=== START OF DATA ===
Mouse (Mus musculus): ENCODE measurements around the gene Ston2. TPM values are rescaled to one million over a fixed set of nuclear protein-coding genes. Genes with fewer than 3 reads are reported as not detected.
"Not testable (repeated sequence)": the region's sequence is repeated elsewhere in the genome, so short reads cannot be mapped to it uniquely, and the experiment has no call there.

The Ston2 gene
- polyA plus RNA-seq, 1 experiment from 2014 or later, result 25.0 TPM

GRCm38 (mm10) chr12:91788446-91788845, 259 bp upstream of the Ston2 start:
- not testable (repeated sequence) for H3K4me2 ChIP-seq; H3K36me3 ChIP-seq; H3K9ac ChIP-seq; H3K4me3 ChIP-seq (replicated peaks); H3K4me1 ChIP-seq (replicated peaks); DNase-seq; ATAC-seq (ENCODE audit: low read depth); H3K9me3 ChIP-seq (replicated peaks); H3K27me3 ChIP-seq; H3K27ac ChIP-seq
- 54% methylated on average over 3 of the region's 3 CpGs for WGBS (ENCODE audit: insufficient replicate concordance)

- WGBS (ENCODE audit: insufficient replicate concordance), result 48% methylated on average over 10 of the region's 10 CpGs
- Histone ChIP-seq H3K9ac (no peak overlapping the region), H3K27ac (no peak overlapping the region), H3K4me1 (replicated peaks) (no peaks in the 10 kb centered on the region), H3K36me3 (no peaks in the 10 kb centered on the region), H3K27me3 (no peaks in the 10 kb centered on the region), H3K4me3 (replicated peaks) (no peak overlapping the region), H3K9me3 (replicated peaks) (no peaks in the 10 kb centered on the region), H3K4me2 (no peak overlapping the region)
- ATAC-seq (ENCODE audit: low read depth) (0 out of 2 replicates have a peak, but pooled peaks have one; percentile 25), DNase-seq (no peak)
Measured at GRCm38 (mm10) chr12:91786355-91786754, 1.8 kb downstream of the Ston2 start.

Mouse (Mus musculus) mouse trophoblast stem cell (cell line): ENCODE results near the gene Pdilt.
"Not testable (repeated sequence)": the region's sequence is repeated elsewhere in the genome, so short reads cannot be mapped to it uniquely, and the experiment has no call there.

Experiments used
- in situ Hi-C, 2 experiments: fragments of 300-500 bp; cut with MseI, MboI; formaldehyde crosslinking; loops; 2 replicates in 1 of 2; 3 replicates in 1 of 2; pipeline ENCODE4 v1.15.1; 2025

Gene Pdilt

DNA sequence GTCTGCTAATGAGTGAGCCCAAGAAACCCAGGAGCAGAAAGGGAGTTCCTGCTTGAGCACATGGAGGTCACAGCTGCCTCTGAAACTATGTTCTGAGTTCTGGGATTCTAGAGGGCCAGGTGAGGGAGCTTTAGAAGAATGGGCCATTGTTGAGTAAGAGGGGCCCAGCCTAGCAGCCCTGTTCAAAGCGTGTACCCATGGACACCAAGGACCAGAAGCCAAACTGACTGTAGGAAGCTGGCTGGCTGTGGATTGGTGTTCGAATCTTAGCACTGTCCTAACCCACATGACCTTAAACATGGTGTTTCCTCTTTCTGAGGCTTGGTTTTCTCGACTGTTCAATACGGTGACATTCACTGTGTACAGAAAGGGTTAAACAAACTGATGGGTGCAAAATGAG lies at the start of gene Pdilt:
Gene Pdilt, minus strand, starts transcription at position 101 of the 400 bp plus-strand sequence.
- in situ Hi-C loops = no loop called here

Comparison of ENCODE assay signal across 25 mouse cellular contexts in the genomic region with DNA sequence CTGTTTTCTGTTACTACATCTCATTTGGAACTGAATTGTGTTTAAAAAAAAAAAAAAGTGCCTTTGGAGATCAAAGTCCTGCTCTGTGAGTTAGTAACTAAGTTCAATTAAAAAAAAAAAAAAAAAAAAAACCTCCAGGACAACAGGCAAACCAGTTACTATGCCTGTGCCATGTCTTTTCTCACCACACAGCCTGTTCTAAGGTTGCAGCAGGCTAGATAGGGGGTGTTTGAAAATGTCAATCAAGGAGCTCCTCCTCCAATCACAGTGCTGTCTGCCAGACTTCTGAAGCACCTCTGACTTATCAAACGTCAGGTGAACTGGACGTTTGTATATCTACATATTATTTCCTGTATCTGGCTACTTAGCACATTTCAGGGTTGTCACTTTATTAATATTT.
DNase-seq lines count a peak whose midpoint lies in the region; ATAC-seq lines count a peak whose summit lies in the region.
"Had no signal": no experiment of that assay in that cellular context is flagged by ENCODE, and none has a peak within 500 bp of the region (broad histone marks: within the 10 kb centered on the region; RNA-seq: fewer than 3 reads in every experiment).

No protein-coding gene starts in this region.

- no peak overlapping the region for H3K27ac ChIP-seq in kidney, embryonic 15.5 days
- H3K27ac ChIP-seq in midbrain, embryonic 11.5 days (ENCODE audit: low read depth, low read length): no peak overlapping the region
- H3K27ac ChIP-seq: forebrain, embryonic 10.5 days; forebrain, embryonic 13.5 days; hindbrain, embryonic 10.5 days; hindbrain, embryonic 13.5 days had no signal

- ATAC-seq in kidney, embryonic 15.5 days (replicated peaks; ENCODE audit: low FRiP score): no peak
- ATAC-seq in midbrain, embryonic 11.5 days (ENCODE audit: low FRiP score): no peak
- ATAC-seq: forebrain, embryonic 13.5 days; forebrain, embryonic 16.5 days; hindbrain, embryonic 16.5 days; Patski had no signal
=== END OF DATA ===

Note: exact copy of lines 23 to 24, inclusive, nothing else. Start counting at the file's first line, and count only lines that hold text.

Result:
No protein-coding gene starts in this region.

- no peak overlapping the region for H3K27ac ChIP-seq in kidney, embryonic 15.5 days